More than 1.2 million adolescents die every year, nearly all preventable

More than 1.2 million adolescents die every year, nearly all preventable

More than 3000 adolescents die every day, totalling 1.2 million deaths a year, from largely preventable causes, according to a new report from WHO and partners. In 2015, more than two-thirds of these deaths occurred in low- and middle-income countries in Africa and South-East Asia. Road traffic injuries, lower respiratory infections, and suicide are the biggest causes of death among adolescents.

 

adolescent causes death infographic smMost of these deaths can be prevented with good health services, education and social support. But in many cases, adolescents who suffer from mental health disorders, substance use, or poor nutrition cannot obtain critical prevention and care services – either because the services do not exist, or because they do not know about them.
 

In addition, many behaviours that impact health later in life, such as physical inactivity, poor diet, and risky sexual health behaviours, begin in adolescence.

 

 

"Adolescents have been entirely absent from national health plans for decades," says Dr Flavia Bustreo, Assistant Director-General, WHO. "Relatively small investments focused on adolescents now will not only result in healthy and empowered adults who thrive and contribute positively to their communities, but it will also result in healthier future generations, yielding enourmous returns."


table adolescentData in the report, Global accelerated action for the health of adolescents (AA-HA!): Guidance to support country implementation, reveal stark differences in causes of death when separating the adolescent group by age (younger adolescents aged 10–14 years and older ones aged 15–19 years) and by sex.

The report also includes the range of interventions – from seat-belt laws to comprehensive sexuality education – that countries can take to improve their health and well-being and dramatically cut unnecessary deaths.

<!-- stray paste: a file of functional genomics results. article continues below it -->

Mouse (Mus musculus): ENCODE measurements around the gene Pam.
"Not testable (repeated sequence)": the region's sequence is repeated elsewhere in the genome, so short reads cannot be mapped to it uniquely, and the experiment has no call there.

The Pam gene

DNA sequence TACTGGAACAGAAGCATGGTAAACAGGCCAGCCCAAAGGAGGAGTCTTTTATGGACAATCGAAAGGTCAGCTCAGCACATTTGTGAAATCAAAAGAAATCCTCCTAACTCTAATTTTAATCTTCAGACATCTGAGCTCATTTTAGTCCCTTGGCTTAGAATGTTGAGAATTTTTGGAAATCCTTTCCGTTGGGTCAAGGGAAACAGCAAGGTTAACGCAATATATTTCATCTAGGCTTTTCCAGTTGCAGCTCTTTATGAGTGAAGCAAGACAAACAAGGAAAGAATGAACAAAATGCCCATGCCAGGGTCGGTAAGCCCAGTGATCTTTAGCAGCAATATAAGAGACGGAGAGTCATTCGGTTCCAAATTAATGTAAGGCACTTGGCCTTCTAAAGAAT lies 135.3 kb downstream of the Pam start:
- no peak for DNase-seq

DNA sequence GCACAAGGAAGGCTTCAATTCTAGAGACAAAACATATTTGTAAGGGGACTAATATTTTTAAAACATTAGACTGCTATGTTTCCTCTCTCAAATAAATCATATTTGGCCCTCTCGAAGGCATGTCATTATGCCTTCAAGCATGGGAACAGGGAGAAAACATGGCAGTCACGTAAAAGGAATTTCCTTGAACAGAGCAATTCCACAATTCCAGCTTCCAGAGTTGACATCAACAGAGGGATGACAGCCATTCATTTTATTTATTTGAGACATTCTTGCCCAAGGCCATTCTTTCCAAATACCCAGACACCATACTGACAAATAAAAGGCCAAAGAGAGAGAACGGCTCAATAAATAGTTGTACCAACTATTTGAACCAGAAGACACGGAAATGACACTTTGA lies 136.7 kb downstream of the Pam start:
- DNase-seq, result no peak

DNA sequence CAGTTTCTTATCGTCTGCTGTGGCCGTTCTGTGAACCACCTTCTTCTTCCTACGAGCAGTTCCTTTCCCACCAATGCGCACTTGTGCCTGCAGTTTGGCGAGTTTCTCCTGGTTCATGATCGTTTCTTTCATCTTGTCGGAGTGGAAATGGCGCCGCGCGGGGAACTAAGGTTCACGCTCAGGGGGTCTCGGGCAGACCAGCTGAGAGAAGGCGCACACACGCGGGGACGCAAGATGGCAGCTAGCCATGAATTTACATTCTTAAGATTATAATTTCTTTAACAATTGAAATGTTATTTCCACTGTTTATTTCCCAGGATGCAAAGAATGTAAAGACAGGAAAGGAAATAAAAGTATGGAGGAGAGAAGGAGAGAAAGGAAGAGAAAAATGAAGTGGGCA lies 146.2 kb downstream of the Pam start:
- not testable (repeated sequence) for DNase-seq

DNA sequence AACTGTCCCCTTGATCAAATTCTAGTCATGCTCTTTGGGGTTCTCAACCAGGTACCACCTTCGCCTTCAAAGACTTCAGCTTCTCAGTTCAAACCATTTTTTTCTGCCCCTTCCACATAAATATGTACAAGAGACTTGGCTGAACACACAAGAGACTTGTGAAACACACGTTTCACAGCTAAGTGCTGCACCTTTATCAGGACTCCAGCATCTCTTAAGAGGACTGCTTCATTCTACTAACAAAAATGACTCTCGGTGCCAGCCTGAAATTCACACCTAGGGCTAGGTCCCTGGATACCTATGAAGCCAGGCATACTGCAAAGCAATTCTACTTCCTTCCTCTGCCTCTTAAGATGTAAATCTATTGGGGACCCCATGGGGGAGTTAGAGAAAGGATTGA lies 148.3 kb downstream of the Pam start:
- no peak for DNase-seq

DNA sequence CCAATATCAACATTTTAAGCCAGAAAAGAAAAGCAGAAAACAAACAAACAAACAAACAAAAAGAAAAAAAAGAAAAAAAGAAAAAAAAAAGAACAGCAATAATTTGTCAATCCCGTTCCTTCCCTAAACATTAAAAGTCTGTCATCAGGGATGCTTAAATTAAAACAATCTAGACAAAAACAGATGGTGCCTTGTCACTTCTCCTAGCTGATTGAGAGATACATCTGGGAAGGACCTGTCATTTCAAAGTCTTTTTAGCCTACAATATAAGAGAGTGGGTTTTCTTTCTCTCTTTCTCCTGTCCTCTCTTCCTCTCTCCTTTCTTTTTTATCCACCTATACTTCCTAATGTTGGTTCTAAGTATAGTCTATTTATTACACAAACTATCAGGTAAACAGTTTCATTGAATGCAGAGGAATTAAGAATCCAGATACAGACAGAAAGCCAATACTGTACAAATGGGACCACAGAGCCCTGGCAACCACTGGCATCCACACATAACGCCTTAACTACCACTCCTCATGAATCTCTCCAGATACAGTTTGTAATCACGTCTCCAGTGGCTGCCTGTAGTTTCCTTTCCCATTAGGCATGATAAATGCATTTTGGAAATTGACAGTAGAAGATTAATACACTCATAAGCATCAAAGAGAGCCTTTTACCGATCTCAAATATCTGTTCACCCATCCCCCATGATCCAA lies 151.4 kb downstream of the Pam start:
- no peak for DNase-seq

Road injuries top cause of death of adolescents, disproportionately affecting boys

In 2015, road injuries were the leading cause of adolescent death among 10–19-year-olds, resulting in approximately 115 000 adolescent deaths. Older adolescent boys aged 15–19 years experienced the greatest burden. Most young people killed in road crashes are vulnerable road users such as pedestrians, cyclists and motorcyclists.

However, differences between regions are stark. Looking only at low- and middle-income countries in Africa, communicable diseases such as HIV/AIDS, lower respiratory infections, meningitis, and diarrhoeal diseases are bigger causes of death among adolescents than road injuries.

The case for action
Adolescents bear a substantial proportion of the global disease and injury burden

  • Adolescents are one sixth of the world’s population.
  • They account for 6% of the world’s global burden of disease and injury.
  • The recent very rapid declines in mortality among infants and young children have not been mirrored among adolescents.
  • Adolescence is the period when many risky behaviours start having a major impact on their health as adults.
  • Adolescent health needs particular attention in humanitarian and fragile settings.

The report helps countries implement the Global strategy for women's, children's and adolescents' health (2016–2030) by providing comprehensive information needed to decide what to do for adolescent health, and how to do it. The Global strategy, which was launched in 2015 to support the Sustainable Development Goals (SDGs), provides an opportunity to improve adolescent health and to respond more effectively to adolescents’ needs.

Download the Adolescent Health Report